Former Chief Barry Dana, Penobscot, does birch bark work. Barry does both porcupine quill design and etching qoek in traditional Wabanaki designs as well as realistic etchings of natural scenes... such as pumpkins and corn, portraits, moose, deer, birds etc.
Jennifer Sapiel Neptune, beadworker, basketmaker and herbalist. Jennifer's ancestors have lived on what is now the Penobscot Nation's "Indian Island" for generations. She remembers her grandmother working there to dye ash splints for traditional ash and sweetgrass baskets. Jennifer has a degree in anthropology and a concentration in Native Studies from the University of Maine in Orono.
Stan Neptune is the leading authority on Maine Indian chip carving, root clubs and walking sticks. In the process of learning Penobscot myths, history, legends and stories from Senebeh, a religious elder and root club carver, Stan picked up chip carving.
Pam outdusis Cunningham was one of the very few young basketmakers working in the 1990's. At that time most thought Maine Indian basketry to be a dying art. Pam's successes, enthusiasm and willingness to teach and share her talents went a long way to keeping this art alive, ensuring a younger generation would learn basketry and to making Maine Indian basketry the respected craft it now is. Pam has always woven technically excellent baskets, enjoyed reproducing older basket forms as well as trying new shapes, colors and styles of her own inventions.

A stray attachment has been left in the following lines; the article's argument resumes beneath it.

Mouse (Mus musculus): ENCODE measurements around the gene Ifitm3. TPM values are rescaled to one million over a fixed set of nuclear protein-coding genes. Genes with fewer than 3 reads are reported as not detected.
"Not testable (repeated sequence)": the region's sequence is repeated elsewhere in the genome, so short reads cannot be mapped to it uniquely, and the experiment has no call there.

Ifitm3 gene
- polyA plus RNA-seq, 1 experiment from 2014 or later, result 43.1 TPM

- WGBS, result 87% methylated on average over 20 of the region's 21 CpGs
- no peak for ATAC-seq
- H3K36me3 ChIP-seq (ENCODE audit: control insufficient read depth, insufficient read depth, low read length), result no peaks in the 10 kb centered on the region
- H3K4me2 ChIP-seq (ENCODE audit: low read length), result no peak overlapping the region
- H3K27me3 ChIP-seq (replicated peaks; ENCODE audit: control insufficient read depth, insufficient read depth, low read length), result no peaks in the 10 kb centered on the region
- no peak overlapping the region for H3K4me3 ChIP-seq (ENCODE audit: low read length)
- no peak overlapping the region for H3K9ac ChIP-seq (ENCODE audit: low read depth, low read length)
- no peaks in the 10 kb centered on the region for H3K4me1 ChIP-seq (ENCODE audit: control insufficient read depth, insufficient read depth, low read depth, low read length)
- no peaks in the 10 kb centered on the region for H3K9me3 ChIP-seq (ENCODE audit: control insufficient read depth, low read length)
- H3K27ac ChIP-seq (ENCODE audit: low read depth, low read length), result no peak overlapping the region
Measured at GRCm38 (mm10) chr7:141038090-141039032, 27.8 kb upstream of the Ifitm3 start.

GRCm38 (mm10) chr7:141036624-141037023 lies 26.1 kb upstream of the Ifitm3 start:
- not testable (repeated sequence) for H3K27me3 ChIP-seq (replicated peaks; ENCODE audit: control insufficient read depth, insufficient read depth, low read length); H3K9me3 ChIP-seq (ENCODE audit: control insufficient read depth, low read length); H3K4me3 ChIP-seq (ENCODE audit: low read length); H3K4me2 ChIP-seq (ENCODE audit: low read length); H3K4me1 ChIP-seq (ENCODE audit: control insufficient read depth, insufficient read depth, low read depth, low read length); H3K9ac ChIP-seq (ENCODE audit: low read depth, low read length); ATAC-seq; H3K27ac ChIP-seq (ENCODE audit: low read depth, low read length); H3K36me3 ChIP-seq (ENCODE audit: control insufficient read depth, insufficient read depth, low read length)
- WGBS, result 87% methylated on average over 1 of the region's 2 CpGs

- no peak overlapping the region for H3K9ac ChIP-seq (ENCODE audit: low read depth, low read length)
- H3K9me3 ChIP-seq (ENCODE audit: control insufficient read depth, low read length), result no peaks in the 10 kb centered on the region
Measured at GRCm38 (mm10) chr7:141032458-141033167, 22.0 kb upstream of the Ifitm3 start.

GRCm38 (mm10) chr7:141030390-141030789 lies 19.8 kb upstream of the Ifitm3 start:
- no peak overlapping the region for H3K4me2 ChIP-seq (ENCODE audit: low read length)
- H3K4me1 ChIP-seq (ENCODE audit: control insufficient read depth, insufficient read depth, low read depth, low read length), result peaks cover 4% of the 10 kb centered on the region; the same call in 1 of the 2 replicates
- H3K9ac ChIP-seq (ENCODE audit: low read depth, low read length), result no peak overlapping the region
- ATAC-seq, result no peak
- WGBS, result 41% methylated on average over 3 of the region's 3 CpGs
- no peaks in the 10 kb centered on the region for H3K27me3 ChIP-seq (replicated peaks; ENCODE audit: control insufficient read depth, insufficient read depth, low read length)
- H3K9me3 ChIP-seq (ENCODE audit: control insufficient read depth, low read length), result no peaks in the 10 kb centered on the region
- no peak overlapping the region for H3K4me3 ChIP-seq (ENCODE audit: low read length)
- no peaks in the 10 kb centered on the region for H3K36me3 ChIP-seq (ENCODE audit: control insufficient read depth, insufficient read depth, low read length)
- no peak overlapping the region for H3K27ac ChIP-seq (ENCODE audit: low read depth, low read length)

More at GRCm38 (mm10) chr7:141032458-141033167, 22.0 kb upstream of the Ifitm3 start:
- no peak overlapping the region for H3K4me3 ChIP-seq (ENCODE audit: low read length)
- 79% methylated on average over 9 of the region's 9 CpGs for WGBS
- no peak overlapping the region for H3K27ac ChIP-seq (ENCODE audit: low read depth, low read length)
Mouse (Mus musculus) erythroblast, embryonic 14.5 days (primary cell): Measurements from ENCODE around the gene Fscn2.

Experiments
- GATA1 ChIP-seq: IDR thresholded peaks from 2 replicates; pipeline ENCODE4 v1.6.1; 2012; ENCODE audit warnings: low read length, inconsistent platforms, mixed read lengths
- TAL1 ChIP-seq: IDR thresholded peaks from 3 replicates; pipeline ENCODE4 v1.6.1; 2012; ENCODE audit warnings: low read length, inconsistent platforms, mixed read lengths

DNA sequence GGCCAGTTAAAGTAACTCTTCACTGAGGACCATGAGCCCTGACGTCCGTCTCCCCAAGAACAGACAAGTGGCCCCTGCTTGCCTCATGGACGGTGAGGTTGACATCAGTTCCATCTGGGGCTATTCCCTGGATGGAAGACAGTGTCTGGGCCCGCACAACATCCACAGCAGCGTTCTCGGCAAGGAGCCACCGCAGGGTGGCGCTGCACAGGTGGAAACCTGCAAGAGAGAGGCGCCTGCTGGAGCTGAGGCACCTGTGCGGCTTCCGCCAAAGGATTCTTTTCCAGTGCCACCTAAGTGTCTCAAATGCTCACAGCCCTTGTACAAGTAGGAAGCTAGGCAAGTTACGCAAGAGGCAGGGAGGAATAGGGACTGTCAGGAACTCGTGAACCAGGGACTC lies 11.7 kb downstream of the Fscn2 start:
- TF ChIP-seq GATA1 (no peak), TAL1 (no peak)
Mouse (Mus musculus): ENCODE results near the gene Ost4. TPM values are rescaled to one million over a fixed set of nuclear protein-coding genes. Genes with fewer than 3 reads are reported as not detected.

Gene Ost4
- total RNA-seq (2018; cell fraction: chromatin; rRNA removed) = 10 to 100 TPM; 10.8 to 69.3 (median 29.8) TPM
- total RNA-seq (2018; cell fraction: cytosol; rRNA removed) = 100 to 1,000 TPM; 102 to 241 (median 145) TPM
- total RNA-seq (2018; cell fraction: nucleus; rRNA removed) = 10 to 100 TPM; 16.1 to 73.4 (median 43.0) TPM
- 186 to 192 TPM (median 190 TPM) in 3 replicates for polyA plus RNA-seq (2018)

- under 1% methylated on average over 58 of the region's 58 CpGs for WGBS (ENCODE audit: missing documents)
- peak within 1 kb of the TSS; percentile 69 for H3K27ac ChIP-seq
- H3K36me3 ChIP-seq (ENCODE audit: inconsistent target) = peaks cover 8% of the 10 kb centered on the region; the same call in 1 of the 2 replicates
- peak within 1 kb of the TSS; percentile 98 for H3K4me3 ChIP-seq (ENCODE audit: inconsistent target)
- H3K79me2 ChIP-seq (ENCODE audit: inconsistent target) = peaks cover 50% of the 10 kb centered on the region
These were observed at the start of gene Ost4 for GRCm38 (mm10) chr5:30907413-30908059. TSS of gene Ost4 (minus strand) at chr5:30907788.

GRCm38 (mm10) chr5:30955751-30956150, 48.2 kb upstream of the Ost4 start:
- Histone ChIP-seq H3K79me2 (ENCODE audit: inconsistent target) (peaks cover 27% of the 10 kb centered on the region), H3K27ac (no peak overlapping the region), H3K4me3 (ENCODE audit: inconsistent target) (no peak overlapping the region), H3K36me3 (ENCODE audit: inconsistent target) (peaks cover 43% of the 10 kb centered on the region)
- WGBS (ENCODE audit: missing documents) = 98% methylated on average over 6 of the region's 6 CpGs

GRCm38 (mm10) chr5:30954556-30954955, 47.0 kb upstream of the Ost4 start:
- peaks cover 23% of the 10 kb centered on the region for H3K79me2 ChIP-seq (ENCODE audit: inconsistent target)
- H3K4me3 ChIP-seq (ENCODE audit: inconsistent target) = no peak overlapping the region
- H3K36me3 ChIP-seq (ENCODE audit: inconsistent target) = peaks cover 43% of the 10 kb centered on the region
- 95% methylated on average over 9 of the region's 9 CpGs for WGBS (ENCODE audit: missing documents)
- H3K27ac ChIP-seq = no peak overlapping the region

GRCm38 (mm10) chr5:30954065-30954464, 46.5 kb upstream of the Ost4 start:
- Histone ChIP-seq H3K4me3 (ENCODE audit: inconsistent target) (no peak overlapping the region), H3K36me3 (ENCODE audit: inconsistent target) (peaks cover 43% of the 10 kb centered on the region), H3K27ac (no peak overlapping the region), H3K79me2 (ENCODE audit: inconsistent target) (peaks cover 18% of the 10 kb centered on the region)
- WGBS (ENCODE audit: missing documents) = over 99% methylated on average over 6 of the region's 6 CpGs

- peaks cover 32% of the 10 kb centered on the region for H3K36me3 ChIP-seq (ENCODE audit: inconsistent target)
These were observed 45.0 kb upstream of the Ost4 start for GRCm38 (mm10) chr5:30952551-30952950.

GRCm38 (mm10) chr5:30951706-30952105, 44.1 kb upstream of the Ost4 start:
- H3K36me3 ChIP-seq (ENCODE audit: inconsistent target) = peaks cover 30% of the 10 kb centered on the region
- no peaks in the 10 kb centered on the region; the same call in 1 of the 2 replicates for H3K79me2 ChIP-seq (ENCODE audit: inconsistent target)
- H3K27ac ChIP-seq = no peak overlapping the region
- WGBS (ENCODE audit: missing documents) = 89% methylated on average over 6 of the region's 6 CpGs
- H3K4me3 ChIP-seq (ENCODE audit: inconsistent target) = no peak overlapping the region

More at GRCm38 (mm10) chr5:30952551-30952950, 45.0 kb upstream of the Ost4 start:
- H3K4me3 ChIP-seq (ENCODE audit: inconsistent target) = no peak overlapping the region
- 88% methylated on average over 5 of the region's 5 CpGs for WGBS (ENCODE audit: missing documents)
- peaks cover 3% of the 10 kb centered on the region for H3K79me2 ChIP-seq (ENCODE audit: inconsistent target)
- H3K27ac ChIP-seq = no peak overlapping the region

Joe 'Hugga' Dana is the finest Native American chip carver. Chip carving is a traditional Native American art form specific to the Penobscot and Passamaquoddy tribes of Maine.
Ganessa, Penobscot basketmaker, is best known for her amazing miniature point curl baskets and her creative use of color.
This an incredible teeny tiny jack o'lantern basket by Ganessa, Penobscot. Ganessa's miniature baskets are quite amazing - and this one has such charisma as well!
This remarkable root club was carved by Stan Neptune, Penobscot carver. It has "2 faces" on opposite sides of this club - each face in the top of the root bundle and the side of the handle underneath each face is carved in a different tradition - from a different era. There is the very traditional "Spirit face" with old traditional designs and motifs carved below it.
On the bottom center front of this talking stick Joe Hugga Dana, Penobscot has placed an incised butterfly, similar to one's his father's mentor carved. Hugga is an exceptional chip carver and artist. He is the son of Stan Neptune and was taught by his father to chip carve. Stan is the leading authority on Maine Indian chip carving, root clubs and walking sticks.
Please click on each photo - expands to full size views of the entire stick you will be able to see the entire front and back of the stick - more of the designs as well